Thursday, March 12, 2009

Get local, get fired

I used to work in radio. It’s an odd business. The people who work in radio are odd. Radio stations are odd. People who listen to the radio are odd. The entire industry, from the highest-level exec, to the lowest of board-ops, has become resigned that they are working in a dying industry. It’s a slow bleed, but it’s definitely a kill, not a wound. (Respects to Daniel Day Lewis in Gangs.) People in radio know their days are numbered, but nobody talks about D-Day. The boat is sinking and the band continues playing as they disappear into icy water. Everybody knows, but nobody acts. Odd.

The radio business was in the tank well before the economy collapsed. This is not like the bank industry, where imminent demise is a relevantly new development. Radio has been in the ICU for years.

It’s the contradictions that make the radio business really weird (and by weird, I mean insolvent).

One such inconsistency is the local-versus-national debate waged numerous times over the course of my sterling yet brief radio career.

Program Directors want to have as much local programming as possible. The idea being that regionally-centric programming will be a greater draw than nationally based shows that may not be relevant to a local audience. That makes sense. Right?

The inconsistency comes when the same PD fires local show hosts to bring in cheap syndicated programming because the station can’t afford to pay a talker 12 bucks an hour. The same story has been played out in AM stations across the country, no matter if the station is a Clear Channel flagship or a 1000-watt station in Bumblefuck, Nowhere.

This drawn-out story and scenario got me thinking about an idea I’ve had for a while and previously published on a now-defunct motor racing interweb site.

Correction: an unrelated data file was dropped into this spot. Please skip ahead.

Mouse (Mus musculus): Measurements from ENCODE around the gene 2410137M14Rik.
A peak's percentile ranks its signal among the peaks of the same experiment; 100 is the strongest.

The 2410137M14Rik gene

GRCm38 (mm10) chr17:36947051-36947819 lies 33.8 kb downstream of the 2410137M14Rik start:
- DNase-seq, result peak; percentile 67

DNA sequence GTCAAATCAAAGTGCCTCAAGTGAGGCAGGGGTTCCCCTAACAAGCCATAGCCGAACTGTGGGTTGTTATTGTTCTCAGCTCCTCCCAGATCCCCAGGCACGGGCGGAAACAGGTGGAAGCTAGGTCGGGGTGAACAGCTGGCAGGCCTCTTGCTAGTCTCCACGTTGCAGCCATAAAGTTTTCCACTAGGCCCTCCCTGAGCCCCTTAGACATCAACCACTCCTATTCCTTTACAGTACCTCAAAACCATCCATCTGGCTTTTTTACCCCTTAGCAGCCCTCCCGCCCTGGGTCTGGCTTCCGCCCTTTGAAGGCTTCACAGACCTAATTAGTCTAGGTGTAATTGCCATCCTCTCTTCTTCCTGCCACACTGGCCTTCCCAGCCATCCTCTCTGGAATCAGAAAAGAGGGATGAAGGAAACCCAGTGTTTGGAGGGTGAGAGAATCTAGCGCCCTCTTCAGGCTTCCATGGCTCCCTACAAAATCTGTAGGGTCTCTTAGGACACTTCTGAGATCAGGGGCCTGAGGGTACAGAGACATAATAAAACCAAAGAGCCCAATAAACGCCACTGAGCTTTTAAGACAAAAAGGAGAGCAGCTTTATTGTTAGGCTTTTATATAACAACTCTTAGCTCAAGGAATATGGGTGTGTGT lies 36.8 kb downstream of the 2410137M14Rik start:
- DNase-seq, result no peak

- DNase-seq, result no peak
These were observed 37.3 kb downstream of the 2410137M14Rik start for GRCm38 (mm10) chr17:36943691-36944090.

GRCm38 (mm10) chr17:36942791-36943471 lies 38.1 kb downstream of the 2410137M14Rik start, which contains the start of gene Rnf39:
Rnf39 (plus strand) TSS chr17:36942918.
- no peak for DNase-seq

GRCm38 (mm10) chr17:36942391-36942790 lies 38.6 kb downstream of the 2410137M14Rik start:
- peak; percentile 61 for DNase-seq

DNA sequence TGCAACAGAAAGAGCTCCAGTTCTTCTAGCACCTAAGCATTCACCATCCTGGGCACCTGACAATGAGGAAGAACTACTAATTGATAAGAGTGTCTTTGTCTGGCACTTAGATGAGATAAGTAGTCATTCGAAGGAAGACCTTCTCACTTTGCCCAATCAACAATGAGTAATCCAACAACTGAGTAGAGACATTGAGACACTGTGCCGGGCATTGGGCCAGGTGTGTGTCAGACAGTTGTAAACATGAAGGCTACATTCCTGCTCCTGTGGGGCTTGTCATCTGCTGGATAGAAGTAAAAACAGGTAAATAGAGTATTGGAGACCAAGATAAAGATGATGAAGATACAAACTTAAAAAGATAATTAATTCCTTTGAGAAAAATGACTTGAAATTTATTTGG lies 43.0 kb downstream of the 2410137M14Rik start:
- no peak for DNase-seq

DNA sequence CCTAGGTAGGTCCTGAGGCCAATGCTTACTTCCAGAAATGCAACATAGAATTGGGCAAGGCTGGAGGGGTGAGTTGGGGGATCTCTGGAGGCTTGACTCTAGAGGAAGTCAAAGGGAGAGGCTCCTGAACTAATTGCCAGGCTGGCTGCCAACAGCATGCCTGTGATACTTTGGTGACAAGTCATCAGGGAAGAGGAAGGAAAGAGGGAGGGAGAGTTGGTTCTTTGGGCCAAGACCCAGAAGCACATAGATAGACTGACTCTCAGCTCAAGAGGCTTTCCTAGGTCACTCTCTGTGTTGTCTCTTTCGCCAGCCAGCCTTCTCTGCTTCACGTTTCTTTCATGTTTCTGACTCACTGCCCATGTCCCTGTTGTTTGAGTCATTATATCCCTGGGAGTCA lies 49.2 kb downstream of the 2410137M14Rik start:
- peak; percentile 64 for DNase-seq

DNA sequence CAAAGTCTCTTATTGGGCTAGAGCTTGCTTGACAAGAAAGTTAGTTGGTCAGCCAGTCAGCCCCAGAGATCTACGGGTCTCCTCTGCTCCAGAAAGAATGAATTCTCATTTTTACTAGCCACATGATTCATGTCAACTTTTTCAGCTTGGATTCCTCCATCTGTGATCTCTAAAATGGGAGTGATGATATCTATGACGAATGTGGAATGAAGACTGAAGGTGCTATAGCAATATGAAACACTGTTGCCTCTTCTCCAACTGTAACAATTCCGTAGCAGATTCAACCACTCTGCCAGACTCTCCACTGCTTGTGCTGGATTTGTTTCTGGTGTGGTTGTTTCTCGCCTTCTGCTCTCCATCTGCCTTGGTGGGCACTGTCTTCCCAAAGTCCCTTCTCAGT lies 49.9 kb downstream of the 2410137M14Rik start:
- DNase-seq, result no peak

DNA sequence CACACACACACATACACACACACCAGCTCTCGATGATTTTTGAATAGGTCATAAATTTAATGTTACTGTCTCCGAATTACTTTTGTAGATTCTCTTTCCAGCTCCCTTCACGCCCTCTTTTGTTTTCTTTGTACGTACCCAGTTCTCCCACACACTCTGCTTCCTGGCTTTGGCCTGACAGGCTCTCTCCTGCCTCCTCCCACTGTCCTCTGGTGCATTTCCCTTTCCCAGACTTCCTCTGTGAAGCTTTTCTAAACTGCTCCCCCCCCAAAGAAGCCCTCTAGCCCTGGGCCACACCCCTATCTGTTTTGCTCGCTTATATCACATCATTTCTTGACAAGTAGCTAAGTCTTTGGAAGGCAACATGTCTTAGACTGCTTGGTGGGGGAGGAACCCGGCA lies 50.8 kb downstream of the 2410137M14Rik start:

In a nutshell, the plan calls for a full time single-car IRL team with a revolving door of local drivers to contest each event. For example, Memo Gidley would be in the car for Sonoma, Clint Field at Mid-Ohio and so forth. Local one-off sponsorships would be sold and the league foots any remaining cost. All crew members, engineers, marketing types and other staff would be up-and-comers, guys and gals with little or no experience in the sport. A few experienced guys (I hear Derrick Walker is free, hint, hint) would mentor the young whippersnappers to make sure everything is safe and done in proper manner. It’s the motor racing equivalent of local programming.

It seems like a no-brainer. Local drivers and sponsorships attract more local fans. Everybody is a winner! Of course, at least now, it’s almost impossible to sell anything, so the financing could be an issue. But, if the league would jump on this plan, and really devote some money and manpower (in terms of some bright young salespeople), this could be a reality. If executed properly, the investment return would be quick.

Alas, someone in the sport has to play the role of radio Program Director (aka the Kill Joy). Is it Tony George? Is it Brian Barnhart? Is it the individual team owners? Yes. Probably. And yes. Local programming has long been cut, and fields are filled with drivers of little relevance to the average fan. Hopefully the IndyCar Series is not subject to the same fate –obscurity, demise, death, and destruction- as radio.

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